Throwback Thursday: The Ego Shell and Emotional Armor

muscular

That’s me in July of 2011.

I recently came across this picture again… And you know what? I never even realized how muscular I was then.

Seriously, I didn’t. Body dysmorphia is an insidious delusion. Our minds play tricks on us more often than not.

At that point in my life, I was dead set on achieving perfection in every aspect of life. I NEEDED to be the fittest, smartest, funniest, wisest and most creative person in the room, simultaneously; at all times. Now how about that for some constant pressure based on unreal expectations?

If I could sum up my belief system, it would be this – Nothing was ever good enough.

Of course, there are far worse problems to have. But this is an exposé of the more shadowy delusions so many of us face (or choose not to face).

It’s not all bad though. This mentality greatly helped me in many, many ways. Due to this hyper-imbalance towards the warrior archetype, I’ve been able to learn, apply and do so much within a short span of 28 years. I’m grateful for that, though I recognize it no longer serves my highest good.

I now know this phase needed to happen in order to get to where I am now and to give me massive momentum in the direction I’m going.

With that nod of gratitude, I want to dissect for you the psyche behind the muscular frame you see in that picture…

Layer 1: Emotional Armor

I’m a sensitive person, a prototypical Cancer in that sense. Up until very recently, I would take any criticism like an arrow to the heart.

When I started working out and seeing results, it was like discovering armor against criticism. Since I was wrapped in my ego and focused on the illusion of perfection (among other things), I created a need to protect myself emotionally. I feared criticism, so I devised ways to mitigate it.

I felt like being muscular gave me armor against criticism. It was an ego shell. I thought that because I was “jacked”, people would be less inclined to criticize or make fun of me when I would act like my weird, authentic self.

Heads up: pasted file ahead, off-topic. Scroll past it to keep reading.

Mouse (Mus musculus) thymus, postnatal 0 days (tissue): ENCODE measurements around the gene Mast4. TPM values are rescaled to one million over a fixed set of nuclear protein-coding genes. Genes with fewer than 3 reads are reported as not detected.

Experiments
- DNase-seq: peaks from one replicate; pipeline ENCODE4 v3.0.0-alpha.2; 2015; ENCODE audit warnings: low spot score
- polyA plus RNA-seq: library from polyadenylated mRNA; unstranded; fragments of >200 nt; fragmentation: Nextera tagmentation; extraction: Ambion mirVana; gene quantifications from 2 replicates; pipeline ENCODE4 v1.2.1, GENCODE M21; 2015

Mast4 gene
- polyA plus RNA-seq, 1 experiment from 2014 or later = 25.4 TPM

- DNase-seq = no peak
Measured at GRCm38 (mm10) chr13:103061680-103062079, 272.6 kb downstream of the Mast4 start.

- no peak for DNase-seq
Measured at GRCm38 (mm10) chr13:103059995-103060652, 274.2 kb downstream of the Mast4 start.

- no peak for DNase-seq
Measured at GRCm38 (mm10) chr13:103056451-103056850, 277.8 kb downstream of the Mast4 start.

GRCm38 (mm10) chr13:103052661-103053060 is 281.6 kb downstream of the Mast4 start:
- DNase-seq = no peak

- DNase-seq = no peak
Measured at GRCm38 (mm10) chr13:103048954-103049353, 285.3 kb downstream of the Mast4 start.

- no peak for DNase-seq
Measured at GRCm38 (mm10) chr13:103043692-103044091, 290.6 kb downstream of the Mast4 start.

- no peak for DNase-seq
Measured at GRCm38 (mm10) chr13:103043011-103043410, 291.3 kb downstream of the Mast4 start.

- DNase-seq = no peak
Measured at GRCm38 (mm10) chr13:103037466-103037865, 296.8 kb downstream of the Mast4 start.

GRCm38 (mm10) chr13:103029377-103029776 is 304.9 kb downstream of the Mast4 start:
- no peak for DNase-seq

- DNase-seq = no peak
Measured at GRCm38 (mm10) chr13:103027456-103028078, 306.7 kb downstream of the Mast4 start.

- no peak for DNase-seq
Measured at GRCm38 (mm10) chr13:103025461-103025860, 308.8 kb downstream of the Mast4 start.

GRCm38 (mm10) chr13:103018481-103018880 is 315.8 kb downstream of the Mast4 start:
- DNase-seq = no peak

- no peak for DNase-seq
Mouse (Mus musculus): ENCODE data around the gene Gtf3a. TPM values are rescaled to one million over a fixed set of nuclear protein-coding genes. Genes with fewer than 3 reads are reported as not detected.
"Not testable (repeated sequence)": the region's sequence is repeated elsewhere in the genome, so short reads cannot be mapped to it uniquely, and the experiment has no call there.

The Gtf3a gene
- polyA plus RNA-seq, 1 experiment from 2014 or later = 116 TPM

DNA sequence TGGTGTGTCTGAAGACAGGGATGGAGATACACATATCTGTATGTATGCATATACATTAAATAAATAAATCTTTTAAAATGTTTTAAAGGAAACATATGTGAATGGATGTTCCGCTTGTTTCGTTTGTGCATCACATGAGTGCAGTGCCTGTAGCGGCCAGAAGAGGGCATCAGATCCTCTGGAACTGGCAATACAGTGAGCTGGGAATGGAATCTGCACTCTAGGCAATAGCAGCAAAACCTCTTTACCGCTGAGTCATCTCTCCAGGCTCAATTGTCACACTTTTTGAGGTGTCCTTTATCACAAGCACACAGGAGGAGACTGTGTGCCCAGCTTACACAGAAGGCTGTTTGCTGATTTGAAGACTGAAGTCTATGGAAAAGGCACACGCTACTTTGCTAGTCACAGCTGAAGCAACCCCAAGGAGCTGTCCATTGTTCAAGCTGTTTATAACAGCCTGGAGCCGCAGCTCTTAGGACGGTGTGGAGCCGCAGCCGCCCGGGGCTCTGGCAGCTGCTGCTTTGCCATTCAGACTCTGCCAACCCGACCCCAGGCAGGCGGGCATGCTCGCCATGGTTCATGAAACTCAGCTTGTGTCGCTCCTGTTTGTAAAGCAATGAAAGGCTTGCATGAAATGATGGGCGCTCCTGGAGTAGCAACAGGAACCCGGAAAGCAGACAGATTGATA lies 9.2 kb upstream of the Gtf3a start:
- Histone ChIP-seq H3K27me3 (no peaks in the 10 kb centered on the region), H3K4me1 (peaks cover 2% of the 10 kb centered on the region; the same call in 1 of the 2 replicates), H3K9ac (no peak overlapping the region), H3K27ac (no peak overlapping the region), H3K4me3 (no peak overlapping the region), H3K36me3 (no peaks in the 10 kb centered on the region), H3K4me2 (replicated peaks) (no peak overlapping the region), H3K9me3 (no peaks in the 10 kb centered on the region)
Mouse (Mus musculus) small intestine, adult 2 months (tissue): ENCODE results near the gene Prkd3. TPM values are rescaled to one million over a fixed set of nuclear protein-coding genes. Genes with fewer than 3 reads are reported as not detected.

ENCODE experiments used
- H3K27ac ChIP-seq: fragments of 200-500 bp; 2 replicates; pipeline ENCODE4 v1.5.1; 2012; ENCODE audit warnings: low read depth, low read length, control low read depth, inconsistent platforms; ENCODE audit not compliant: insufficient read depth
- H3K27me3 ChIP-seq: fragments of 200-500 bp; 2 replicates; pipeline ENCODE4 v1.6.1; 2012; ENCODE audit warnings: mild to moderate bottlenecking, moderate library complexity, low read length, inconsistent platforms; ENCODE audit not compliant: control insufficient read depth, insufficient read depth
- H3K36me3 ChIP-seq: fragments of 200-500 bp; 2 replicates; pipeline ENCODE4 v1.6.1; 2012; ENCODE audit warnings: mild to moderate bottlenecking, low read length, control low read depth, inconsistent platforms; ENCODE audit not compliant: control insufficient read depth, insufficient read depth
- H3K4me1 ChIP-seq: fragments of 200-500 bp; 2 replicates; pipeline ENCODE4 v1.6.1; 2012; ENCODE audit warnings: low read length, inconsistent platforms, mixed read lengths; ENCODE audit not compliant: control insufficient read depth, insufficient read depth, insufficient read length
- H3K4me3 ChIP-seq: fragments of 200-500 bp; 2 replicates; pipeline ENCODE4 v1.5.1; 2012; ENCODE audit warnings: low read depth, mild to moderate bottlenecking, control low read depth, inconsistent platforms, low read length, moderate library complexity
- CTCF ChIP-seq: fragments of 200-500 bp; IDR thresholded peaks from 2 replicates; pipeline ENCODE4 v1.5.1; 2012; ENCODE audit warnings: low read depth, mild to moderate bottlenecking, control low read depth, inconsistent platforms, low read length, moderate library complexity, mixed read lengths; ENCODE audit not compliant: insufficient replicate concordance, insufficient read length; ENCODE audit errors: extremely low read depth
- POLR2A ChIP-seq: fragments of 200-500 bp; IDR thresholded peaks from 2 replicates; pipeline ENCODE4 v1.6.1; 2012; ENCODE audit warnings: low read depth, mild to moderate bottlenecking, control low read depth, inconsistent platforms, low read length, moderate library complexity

It worked, for the most part, and it did help me to get more comfortable with who I am as a unique individual. But I needed to address the root. Why was I afraid of criticism in the first place? The revelations I describe below helped me drop that fear.

Now I no longer need emotional armor. I have nothing to defend, no false identity to parade to the world. Sure, I stay pretty fit. But the difference is, I don’t give a fuck now, whatsoever. I love myself no matter what (except sometimes when I forget to).

Last year I actually took a few months off of working out. I just did a lot of yoga and walking. Why? Because I needed to go into my feminine side and allow myself to evolve, instead of forcing it or unknowingly closing myself off with a hyper-masculine, stubborn attitude.

This more yin approach worked wonders and I was able to go through some incredible transformations. Then after a few months, I felt ready to ground back into my masculine side again. So I started working out again, but from a place of self-love, not to build emotional armor.

Layer 2: Perfectionism

Perfectionism was omnipresent for me throughout most of my life. I still even need to be mindful of perfectionist tendencies.

Much of perfectionism is due to cultural conditioning. Our parents and teachers praised us only when we did something they labeled as good. The media perpetually force-feeds us with artificially projected images of perfection for every aspect of life.

So many of us are slaves to our ego, which drags us along on the roller coaster of superiority and inferiority. No aspect of our society teaches us to embrace our uniqueness and accept ourselves as we are right now.

Perfection doesn’t exist (in this reality at least). We’re all imperfect beings. And you know what? I wouldn’t have it any other way. Imperfection allows for uniqueness and continuous improvement. That’s so beautiful, so… perfect. In a paradoxical way, we can find perfection in the imperfection of everything.

For me, as I said before, nothing was ever good enough. I was critical of others, but even more critical of myself. My inner judge was a slave driver, constantly pushing me. I thought salvation was found in some future achievement or in becoming something more. My sense of self-worth was tied to the chaos of external circumstance.

For a deeper dive into perfectionism, check out my article How to Overcome Perfectionism

Layer 3: External Worthiness

I used to believe that I could attain worthiness by achievement. Oh, how that resulted in unrelenting difficulty. Again, this is culturally perpetuated and many of us have this belief to some degree.

I would not love myself as I was in any given moment. Instead, as I said before, the hope of salvation was somewhere in the future. But tomorrow never comes.

Self-worth is a journey all of us face. We all must go within and remove the debris we’ve piled on top of our essence. That’s the key.

The ironic thing for me is that my perfectionism made me want to improve every aspect of myself, even regarding self-love. Recently I got to a point where I felt clear and free. I still have certain hang-ups and delusions, yet I’m mindful of them and I accept my imperfections.